I have no idea of what the value of total notes in circulation was in 1963 but the total value of all Australian coins issued to that date (from 1910 to 1963) was £47.5 million in all. The expected replacement cost was estimated at just over £31.7 for all notes and coins and that included the building of the Royal Australian Mint and all the machinery needed.
Prince Phillip opened the mint in February 1965 and it started spitting out coinage, to be ready for the changeover on the 14th February 1966. The public was treated to information films and adverts on their new fangled television sets (except not in colour, that would not arrive until 1975).

- From the National Film & Sound Archive
Link: https://www.youtube.com/watch?v=5ZTeWLA1LAs

Dollar Bill helpfully took us through a simple calculation to show off the virtue of the new system. The real irony with the benefit of hindsight is that most people today probably wouldn't bother to do that calculation because they have more computing power in their phone than they entire of the CSIRO had in 1966 and would just get it to do the arithmetic for them.

Like most countries which made the jump across the decimal divide, Australia decided to keep the coinage sizes of the principal pieces of currency the same. Whereas there used to be a jump from two to ten shillings, under the new decimal regime, the fifty cent coin filled the gap but used a blank which had never been used before in Australia. The fifty cents was on the old half crown planchette and what killed off the round fifty cent coin wasn't that it was mistaken for the twenty cent coin but that the value of silver in the coin ended up being worth more than the face value of the coin as the new currency tanked on world markets.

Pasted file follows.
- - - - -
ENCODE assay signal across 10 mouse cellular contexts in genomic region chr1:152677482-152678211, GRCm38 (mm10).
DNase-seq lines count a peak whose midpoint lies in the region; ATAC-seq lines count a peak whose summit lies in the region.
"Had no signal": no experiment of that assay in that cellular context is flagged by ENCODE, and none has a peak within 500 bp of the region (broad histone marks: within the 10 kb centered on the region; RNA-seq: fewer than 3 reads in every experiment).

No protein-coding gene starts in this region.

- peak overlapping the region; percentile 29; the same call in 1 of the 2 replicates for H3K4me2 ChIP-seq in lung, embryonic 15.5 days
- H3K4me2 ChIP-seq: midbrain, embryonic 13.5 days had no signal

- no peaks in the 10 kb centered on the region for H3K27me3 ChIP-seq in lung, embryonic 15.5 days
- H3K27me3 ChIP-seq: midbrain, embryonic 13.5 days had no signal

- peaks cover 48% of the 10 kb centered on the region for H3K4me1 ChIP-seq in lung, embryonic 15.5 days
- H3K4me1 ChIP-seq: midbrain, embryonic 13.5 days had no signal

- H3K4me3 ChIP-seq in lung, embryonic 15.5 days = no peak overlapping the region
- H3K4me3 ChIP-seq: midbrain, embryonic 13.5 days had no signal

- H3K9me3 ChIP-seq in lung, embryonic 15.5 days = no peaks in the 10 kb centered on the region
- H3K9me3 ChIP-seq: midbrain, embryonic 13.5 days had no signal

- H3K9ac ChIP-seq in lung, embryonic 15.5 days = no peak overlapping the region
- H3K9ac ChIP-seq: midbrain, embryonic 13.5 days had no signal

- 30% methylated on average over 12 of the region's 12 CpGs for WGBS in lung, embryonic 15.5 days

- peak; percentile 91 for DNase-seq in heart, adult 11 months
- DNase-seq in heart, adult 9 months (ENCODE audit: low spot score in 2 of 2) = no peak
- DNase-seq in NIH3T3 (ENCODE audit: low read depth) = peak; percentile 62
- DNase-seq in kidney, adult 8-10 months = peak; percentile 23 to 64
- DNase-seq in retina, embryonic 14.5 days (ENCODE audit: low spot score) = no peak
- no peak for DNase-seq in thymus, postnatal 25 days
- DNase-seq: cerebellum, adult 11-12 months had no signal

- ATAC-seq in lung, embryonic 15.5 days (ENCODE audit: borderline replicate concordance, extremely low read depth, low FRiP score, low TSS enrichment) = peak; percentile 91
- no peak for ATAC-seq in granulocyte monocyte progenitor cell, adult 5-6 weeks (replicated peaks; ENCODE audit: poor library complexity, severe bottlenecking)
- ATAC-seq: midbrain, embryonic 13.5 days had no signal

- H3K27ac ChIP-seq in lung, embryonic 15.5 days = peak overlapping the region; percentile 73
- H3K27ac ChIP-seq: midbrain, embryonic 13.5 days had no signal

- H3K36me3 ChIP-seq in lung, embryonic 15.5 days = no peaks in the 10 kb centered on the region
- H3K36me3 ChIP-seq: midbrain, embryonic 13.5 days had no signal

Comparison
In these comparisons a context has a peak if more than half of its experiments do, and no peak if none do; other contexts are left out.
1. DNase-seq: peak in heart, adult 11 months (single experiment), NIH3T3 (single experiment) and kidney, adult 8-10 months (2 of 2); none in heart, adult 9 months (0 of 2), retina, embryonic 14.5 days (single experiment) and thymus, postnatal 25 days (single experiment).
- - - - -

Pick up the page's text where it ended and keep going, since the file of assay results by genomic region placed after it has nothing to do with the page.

The road to decimal currency was inevitable and other countries like New Zealand and Great Britain followed soon after but I still think that something was lost. The cold efficiency of doing calculations might have made life easier but for larger amounts, whole pounds were already being stated in account books.

Argue all you like for the utility of a totally decimal system, even I see the benefits when someone like BHP quotes its dividend releases to the sixth decimal place, but the truth remains that there are some things which decimal currency can never solve.
Take salaries for instance: an amount like $77,000 which is about the average for AWOTE. Divide that by twelve to work out your monthly salary costs and you get $6416.66 which is inelegant and inexact. Divide that same number in pounds, shillings and pence and you get £6416/13/4 exactly.
Of course you do end up with idiocies due to inflation, with the Sydney Morning Herald now costing the equivalent £1/5/- but that's expected.

With the force of legislation, centuries of tradition were thrown into the dustbin. The mental agility of shopkeepers and retail staff which once existed has now been replaced by slack jawed dullness. Old "Bob", his mate "Zack" and their little brother "Trey" were all shown the door and the romance of buying a pie for 1/6, a pint for 1/2 and kindly advice are also all gone.

The past is a foreign country; they do things differently there.
- The Go-Between, LP Hartley (1953)